Contrary to other parts of the world there is no single, unified data protection law or regulation to adhere to in the United States. Rather, a series of federal and state laws protect the personal data of its citizens. With around 44% of US consumers reportedly having been the victim of a data breach, it comes as little surprise that data privacy is becoming a high priority for US businesses and individuals alike. The recent introduction of tighter legislation such as the California Consumer Privacy Act indicates that the US is heading towards tighter protections when it comes to consumers’ data,  however there is still a long way to go as data breaches such as Marriott international and Equifax still occur on a seemingly regular basis.

In the US, personal data is more commonly known as Personally identifiable information (PII,) the difference being that personal data is a broader spectrum to encompass other data such as IP addresses. By comparison, PII is defined as any data that could potentially be used to identify a particular person (e.g. name, address, social security number…)  As credit card data can be used in this way it is considered PII and is therefore subject to any data privacy legislation relating to PII.

So what legislation is pertinent to this? This is where things get interesting.

At a federal level, there are several industry-specific data privacy laws which exist, for example the Health Insurance Portability and Accountability Act (HIPAA) which is concerned with data protection in the health sector. Along with this there are hundreds of individual data privacy laws which vary by state. California has more than 25 data privacy laws alone, including the most recent addition of the California Consumer Privacy Act (CCPA.) Not only this, as can be seen with our US data privacy heatmap, several other states are set to introduce additional data privacy laws in the near future.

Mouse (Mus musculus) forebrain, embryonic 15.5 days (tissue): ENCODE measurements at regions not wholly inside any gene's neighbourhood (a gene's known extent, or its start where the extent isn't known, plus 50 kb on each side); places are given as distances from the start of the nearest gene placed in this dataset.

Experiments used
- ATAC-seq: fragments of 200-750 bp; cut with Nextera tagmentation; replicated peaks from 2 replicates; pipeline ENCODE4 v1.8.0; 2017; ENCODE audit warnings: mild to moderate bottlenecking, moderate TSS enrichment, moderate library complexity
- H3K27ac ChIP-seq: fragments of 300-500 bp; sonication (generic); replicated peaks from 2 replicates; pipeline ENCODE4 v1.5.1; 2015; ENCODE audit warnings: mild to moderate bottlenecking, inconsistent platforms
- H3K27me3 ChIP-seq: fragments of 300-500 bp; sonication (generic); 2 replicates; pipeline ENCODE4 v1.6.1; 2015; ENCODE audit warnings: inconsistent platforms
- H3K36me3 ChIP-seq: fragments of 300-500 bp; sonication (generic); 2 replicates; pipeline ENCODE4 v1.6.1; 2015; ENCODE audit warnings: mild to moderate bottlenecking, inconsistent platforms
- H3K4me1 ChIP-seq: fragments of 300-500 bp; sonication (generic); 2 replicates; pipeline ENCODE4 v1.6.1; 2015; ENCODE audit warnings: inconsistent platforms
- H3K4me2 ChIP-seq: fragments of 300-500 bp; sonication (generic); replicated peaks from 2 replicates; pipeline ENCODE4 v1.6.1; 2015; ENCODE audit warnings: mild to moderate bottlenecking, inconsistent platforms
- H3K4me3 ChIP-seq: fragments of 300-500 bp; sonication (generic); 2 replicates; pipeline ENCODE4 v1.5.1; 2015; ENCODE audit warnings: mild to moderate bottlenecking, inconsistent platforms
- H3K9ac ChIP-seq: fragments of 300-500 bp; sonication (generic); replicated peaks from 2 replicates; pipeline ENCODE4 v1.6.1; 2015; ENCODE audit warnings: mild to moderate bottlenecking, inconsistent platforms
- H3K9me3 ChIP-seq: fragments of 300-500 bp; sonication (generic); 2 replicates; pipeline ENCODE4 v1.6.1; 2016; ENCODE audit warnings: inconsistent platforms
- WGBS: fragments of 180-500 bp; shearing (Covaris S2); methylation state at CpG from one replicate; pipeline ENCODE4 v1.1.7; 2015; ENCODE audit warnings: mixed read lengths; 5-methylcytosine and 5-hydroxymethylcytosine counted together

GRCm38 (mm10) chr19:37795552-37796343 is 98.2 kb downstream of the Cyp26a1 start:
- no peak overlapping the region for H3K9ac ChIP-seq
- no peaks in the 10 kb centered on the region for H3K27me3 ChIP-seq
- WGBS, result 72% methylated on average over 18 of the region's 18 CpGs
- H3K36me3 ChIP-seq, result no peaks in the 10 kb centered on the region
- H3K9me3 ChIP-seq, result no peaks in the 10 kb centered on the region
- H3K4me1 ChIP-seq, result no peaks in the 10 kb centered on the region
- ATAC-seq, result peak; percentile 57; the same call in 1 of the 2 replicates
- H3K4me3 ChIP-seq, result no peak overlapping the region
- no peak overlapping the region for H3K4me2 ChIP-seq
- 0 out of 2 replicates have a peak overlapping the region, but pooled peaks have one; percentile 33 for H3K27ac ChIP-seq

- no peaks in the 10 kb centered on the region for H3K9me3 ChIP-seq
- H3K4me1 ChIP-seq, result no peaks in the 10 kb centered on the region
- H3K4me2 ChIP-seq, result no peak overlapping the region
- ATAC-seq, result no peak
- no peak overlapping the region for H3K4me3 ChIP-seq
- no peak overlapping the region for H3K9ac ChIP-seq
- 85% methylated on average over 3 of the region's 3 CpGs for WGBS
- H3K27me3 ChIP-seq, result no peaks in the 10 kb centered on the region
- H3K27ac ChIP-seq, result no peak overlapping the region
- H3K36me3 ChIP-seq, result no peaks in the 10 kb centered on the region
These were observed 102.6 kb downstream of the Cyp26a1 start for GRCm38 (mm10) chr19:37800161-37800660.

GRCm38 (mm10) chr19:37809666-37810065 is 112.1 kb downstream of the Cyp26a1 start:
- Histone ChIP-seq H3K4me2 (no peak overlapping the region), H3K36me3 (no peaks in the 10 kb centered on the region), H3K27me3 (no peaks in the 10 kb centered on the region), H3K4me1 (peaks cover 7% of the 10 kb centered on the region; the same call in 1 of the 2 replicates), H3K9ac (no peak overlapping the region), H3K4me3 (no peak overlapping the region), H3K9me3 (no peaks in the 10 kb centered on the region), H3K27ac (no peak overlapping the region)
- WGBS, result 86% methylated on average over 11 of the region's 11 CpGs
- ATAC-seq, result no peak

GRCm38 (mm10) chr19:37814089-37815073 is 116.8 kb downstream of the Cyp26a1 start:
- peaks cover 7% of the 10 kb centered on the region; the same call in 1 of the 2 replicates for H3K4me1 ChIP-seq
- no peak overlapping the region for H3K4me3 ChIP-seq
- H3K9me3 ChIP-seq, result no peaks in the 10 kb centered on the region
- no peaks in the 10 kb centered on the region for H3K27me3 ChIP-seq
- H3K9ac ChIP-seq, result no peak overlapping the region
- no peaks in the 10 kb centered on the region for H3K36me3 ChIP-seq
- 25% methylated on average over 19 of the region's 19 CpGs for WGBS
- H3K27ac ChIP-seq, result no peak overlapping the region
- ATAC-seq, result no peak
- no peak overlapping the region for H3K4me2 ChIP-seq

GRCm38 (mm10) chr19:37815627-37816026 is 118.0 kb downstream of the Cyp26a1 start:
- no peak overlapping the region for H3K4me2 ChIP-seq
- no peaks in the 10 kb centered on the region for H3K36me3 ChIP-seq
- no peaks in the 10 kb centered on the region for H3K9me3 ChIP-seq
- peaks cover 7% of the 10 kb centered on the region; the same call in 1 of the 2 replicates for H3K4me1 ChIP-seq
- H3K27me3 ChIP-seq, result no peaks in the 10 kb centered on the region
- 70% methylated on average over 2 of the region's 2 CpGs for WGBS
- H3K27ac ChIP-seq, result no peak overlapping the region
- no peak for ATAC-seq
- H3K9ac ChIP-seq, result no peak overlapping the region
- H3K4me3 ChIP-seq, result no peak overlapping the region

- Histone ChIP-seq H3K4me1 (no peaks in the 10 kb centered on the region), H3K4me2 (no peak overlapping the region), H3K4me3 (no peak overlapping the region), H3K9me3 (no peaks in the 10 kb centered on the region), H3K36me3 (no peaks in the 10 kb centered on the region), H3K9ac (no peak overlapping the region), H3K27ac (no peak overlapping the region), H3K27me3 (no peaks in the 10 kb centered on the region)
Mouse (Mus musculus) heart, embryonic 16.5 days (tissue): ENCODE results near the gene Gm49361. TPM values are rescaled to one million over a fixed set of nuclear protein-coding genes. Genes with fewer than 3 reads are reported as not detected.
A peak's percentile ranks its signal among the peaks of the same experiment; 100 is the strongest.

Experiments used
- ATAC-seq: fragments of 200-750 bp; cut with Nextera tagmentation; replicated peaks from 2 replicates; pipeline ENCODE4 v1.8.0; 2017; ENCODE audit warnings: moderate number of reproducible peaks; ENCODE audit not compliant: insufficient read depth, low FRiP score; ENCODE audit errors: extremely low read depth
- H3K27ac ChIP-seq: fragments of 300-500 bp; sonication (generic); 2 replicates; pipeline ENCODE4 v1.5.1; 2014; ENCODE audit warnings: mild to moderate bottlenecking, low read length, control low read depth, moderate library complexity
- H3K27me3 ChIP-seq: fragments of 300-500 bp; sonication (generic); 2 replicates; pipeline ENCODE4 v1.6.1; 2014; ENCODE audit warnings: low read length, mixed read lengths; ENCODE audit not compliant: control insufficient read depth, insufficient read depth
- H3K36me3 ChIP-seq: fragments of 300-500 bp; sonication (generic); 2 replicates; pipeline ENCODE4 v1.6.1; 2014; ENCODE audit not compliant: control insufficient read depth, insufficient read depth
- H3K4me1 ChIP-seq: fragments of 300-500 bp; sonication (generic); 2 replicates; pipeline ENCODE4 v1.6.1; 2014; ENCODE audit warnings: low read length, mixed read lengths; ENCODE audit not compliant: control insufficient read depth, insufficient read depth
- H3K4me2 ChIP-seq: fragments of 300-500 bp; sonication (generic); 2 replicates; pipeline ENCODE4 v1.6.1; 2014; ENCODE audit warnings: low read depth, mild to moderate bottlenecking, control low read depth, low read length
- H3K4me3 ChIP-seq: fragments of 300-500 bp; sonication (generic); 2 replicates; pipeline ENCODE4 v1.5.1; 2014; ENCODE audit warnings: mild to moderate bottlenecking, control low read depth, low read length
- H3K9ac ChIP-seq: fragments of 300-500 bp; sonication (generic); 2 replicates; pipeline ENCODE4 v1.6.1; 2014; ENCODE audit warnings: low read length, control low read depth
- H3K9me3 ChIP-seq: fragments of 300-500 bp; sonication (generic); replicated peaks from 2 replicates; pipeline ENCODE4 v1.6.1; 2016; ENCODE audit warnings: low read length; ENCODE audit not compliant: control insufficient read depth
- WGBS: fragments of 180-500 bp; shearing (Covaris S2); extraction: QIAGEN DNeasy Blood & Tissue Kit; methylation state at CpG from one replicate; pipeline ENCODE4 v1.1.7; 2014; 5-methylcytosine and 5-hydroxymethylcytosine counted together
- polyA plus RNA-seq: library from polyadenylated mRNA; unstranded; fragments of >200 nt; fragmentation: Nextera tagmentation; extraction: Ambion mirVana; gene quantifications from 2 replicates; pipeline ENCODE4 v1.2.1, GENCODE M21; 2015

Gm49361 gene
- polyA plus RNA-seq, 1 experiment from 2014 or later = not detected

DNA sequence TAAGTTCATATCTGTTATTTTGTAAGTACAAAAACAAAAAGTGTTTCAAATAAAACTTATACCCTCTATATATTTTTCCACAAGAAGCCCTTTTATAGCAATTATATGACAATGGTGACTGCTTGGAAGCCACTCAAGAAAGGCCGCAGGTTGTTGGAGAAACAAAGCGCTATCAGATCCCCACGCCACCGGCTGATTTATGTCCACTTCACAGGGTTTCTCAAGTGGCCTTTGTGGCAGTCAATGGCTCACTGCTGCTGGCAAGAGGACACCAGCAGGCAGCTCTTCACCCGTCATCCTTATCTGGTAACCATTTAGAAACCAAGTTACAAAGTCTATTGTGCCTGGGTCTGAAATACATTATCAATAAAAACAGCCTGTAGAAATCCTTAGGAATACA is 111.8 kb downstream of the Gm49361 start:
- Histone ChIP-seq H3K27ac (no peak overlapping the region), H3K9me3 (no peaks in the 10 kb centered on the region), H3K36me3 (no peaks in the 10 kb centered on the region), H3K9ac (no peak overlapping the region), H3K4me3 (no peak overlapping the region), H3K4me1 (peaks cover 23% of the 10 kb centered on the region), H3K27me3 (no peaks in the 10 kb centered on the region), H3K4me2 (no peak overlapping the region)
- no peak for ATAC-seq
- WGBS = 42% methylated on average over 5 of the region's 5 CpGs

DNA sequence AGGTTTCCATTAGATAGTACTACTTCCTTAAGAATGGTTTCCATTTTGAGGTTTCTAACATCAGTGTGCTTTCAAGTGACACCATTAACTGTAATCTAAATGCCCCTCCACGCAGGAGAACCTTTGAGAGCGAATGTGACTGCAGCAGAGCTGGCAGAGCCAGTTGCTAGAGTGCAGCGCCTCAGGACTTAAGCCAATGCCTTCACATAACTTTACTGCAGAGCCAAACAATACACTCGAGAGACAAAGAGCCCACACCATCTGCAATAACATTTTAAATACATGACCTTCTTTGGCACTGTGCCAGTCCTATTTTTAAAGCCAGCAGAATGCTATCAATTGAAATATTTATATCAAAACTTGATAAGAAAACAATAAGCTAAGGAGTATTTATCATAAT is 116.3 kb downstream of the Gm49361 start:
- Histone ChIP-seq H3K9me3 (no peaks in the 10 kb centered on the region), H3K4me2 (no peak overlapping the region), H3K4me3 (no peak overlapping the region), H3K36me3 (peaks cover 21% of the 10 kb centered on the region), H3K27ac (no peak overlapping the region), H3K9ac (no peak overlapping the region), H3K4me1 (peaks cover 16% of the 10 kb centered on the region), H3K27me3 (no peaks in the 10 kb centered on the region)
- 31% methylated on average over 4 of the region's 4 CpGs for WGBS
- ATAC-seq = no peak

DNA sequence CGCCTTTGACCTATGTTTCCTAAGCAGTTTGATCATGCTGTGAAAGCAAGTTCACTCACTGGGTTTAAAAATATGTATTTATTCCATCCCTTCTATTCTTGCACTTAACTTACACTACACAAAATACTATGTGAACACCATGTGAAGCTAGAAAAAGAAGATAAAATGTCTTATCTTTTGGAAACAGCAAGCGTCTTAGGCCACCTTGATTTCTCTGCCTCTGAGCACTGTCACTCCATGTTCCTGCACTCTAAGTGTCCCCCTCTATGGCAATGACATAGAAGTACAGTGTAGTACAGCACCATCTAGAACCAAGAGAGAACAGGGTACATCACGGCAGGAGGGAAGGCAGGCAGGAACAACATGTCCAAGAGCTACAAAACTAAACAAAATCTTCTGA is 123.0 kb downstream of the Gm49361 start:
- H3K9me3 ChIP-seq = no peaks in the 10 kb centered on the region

Any organisation operating in the US may have numerous types of legislation to consider when looking at information security and data privacy practices. This also means that should an organisation suffer a data breach, it could be breaching multiple regulations, be subject to numerous investigations and potentially, several fines. What’s equally important is that the increase in data breaches hasn’t gone unnoticed by US consumers. Our own research has shown the majority of Americans feel uncomfortable reading their credit card details out over the phone, and one in five US consumers we spoke to said they would stop spending with a brand permanently should they suffer a data breach.

 

Given there are numerous pieces of legislation to consider relating to data protection, how can businesses ensure they are compliant with them all? there are ways that organisations can make the process easier by focussing on which data to secure and how rather than looking at the legislation itself. The latest Verizon report shows that over 86% of data breaches are financially motivated; hackers seek to obtain credit card data above all else.  Businesses should be looking to secure this data as a priority. How? By utilizing existing standards such as the PCI DSS which is concerned with the storage, transmission and processing of credit card data. Now in its 16th year the PCI DSS can provide organizations with a solid framework on which to base their data protection policies and practices. Not only does this ensure valuable credit card data is protected, but it can also go a long way to assist in adhering to multiple pieces of legislation concerned with protecting PII throughout the US.